When I get in my head that I’m going to get rid of something I find a way to do it. I love to give stuff to people who need it and will actually use it. I have a friend who has the same size feet as me and is in a bit of a tight financial situation. If I have shoes or boots that don’t work out and can’t be returned, she gets first dibs.

  3. Katharine

    I’ve only started to consign recently — a load last summer, and another this past fall. Like selling books, it’s not really worth it in terms of return, I find. (Items that cost me over a hundred dollars, the consignment shop sells for $25, and I get 60% of that. Mind you, in turn, I’ve gotten (for example) a Comrags dress for $40 from the same shop, so it evens out.)

    However, I’m far too lazy to sell on Ebay; just shipping online orders back for return or exchange is enough of a pain (and expense).

    I mostly reserve consignment selling for items that cost me quite a bit, and which somehow never worked out well; I just can’t stand the thought of dropping something like that in the Value Village donation bin!

    Another thing I notice about consignment shops is that the requirement for higher end labels only seems to apply to me… funnily enough, when I’m browsing the racks, there’s ALWAYS Smart Set and Reitman’s and even George and H&M items, when they’ve just refused a couple of sweaters in MY stack for being “not a good enough label.”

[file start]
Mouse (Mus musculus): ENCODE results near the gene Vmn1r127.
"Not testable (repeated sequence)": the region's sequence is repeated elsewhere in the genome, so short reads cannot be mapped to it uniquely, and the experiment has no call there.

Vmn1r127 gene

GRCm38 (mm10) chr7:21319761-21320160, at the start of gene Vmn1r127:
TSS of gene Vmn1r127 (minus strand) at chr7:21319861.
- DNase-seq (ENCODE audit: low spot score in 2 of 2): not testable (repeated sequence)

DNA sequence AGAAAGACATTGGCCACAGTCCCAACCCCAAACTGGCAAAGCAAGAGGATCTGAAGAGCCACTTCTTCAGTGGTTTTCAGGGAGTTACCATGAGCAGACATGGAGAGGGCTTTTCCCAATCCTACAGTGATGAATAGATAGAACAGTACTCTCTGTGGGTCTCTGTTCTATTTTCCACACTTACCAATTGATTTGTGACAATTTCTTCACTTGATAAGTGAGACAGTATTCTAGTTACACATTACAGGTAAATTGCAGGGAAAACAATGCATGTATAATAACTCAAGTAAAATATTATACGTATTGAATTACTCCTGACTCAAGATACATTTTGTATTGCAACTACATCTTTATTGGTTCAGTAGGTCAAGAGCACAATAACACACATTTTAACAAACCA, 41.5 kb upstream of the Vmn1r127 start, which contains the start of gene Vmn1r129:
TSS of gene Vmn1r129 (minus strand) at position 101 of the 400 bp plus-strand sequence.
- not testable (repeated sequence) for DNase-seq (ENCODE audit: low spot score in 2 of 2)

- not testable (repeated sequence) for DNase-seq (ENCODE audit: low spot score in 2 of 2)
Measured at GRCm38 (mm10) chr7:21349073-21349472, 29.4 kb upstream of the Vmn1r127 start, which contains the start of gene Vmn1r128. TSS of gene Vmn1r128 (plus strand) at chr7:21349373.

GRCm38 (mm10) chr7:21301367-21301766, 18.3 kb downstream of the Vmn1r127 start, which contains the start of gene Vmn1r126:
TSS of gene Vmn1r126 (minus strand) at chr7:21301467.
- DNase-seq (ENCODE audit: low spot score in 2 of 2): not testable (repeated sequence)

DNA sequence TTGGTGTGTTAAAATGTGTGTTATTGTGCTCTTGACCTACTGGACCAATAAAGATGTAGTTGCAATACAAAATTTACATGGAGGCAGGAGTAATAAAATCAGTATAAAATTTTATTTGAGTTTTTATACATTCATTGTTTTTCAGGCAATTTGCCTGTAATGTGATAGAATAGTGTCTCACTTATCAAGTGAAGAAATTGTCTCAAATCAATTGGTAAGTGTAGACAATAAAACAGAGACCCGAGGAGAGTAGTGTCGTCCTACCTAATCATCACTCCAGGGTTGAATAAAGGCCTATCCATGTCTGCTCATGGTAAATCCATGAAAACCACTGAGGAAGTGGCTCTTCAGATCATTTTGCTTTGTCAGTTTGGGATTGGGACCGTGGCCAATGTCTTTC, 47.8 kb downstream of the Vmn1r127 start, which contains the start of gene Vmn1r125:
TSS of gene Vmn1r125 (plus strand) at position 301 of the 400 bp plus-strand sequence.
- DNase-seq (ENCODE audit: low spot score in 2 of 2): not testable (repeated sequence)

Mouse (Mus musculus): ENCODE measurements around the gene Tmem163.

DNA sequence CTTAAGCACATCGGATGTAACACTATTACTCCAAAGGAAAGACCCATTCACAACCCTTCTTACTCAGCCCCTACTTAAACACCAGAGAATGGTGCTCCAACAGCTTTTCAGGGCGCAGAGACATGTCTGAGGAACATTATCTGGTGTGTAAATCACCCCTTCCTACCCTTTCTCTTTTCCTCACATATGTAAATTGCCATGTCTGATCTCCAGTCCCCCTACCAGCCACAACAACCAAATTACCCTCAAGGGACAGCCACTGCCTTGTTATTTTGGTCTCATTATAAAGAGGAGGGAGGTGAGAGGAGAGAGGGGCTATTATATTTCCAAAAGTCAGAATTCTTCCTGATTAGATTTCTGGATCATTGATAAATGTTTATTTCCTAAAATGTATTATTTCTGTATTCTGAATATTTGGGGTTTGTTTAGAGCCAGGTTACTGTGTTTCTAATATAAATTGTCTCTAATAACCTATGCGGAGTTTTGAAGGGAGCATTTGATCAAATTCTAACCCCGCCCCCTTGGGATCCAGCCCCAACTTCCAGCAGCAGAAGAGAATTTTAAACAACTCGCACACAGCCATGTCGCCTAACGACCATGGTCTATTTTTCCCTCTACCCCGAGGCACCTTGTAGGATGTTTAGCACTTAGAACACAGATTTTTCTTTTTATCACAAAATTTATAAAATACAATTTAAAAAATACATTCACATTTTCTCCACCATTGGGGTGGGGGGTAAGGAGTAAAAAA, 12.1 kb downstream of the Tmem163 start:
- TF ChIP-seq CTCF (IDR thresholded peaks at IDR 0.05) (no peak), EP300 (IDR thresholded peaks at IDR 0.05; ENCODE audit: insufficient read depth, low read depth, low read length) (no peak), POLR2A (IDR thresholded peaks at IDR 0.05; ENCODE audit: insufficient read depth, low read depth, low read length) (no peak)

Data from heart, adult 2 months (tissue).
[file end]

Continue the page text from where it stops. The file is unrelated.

4. Patti @ NotDeadYet Style

    Good tips, Sal. I use the wonderful consignment store around the corner, Cottage Rose. They know me now, and we have a great working relationship. Then of course, whatever I earn, I spend right there : >

  5. Darlene

    Just wanted to note that on Etsy you can only sell clothing, jewelry, bags, etc. that are handmade (by you) or vintage (defined by Etsy as 20 years old or more).

  6. Anne

    I have been selling my clothes at consignment stores for about 25 years now. It is a way to extend my clothing budget a little and it helps alleviate the guilt that comes with buying clothes I don’t wear. Over the years I’ve learned to take less personally the process inspecting, rejecting or accepting my clothes and I’ve figured out which stores in my area are the most reputable. I suppose my two cents are these: seller beware. You are not going to come out ahead consigning your clothes. Sometimes consignors will have practices that you don’t like. They also might have a very specific market or look that they are going after and you will leave the shop with your very lovely clothes still in hand, feeling slightly rejected. Finally, think back to that absolute score you made at some consignment shop; designer bag or shoes or what have you. That is exactly what your clothing will be for someone else – minus the 60% commission.